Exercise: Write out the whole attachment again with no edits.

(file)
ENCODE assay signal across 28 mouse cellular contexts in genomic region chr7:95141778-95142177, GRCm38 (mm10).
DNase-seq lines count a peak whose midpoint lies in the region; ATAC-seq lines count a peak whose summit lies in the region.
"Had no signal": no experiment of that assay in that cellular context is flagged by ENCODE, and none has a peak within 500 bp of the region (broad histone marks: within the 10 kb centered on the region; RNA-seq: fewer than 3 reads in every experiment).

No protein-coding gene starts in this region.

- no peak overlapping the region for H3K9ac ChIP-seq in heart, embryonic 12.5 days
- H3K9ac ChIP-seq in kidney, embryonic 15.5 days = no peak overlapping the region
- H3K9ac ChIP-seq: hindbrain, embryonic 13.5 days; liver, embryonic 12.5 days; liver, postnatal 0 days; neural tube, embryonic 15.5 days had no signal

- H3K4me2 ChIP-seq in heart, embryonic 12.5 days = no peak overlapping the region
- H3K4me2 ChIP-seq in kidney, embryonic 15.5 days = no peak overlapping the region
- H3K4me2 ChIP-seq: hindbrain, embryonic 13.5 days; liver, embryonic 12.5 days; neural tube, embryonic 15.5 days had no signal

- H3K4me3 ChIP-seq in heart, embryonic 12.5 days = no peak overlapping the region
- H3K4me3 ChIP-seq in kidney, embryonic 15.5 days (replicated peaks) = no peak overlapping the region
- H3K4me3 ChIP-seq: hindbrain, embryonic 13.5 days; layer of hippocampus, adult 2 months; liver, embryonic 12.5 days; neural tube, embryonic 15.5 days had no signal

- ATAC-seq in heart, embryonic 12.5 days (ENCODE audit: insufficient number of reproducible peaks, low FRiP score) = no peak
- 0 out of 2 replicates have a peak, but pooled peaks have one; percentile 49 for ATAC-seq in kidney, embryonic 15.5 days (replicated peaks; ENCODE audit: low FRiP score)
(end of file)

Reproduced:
ENCODE assay signal across 28 mouse cellular contexts in genomic region chr7:95141778-95142177, GRCm38 (mm10).
DNase-seq lines count a peak whose midpoint lies in the region; ATAC-seq lines count a peak whose summit lies in the region.
"Had no signal": no experiment of that assay in that cellular context is flagged by ENCODE, and none has a peak within 500 bp of the region (broad histone marks: within the 10 kb centered on the region; RNA-seq: fewer than 3 reads in every experiment).

No protein-coding gene starts in this region.

- no peak overlapping the region for H3K9ac ChIP-seq in heart, embryonic 12.5 days
- H3K9ac ChIP-seq in kidney, embryonic 15.5 days = no peak overlapping the region
- H3K9ac ChIP-seq: hindbrain, embryonic 13.5 days; liver, embryonic 12.5 days; liver, postnatal 0 days; neural tube, embryonic 15.5 days had no signal

- H3K4me2 ChIP-seq in heart, embryonic 12.5 days = no peak overlapping the region
- H3K4me2 ChIP-seq in kidney, embryonic 15.5 days = no peak overlapping the region
- H3K4me2 ChIP-seq: hindbrain, embryonic 13.5 days; liver, embryonic 12.5 days; neural tube, embryonic 15.5 days had no signal

- H3K4me3 ChIP-seq in heart, embryonic 12.5 days = no peak overlapping the region
- H3K4me3 ChIP-seq in kidney, embryonic 15.5 days (replicated peaks) = no peak overlapping the region
- H3K4me3 ChIP-seq: hindbrain, embryonic 13.5 days; layer of hippocampus, adult 2 months; liver, embryonic 12.5 days; neural tube, embryonic 15.5 days had no signal

- ATAC-seq in heart, embryonic 12.5 days (ENCODE audit: insufficient number of reproducible peaks, low FRiP score) = no peak
- 0 out of 2 replicates have a peak, but pooled peaks have one; percentile 49 for ATAC-seq in kidney, embryonic 15.5 days (replicated peaks; ENCODE audit: low FRiP score)